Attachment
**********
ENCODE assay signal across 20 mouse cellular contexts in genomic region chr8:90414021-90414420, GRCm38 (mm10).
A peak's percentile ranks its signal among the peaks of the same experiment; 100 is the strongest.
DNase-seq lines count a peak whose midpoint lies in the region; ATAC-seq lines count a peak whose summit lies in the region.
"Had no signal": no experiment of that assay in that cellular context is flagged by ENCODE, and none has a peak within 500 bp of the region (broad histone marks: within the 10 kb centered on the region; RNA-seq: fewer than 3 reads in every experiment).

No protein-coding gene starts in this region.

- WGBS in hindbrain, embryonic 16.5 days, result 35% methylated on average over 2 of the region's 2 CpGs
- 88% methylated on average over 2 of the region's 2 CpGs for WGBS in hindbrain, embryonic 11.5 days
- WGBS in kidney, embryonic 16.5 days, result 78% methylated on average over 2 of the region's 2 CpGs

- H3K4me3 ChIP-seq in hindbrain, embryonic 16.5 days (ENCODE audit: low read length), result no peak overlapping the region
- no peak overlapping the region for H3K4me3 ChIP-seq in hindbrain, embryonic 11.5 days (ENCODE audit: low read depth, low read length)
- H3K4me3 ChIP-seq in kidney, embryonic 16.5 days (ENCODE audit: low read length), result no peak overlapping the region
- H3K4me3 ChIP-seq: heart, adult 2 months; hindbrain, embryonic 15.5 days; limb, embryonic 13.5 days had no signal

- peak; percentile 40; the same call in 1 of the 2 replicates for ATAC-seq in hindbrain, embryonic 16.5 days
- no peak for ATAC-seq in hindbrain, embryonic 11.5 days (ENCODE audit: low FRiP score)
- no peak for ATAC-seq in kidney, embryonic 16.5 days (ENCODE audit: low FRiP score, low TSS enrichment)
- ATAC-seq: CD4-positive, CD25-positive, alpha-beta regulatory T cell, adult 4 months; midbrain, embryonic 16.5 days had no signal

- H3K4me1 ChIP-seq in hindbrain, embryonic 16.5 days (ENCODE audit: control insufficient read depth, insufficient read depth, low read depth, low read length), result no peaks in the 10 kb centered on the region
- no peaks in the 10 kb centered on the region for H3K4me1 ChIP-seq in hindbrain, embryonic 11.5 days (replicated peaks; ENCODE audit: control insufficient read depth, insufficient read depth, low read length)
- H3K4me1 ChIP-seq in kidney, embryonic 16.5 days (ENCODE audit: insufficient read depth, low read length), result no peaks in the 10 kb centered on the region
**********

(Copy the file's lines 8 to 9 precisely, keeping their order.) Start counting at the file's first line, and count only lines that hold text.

- WGBS in kidney, embryonic 16.5 days, result 78% methylated on average over 2 of the region's 2 CpGs

- H3K4me3 ChIP-seq in hindbrain, embryonic 16.5 days (ENCODE audit: low read length), result no peak overlapping the region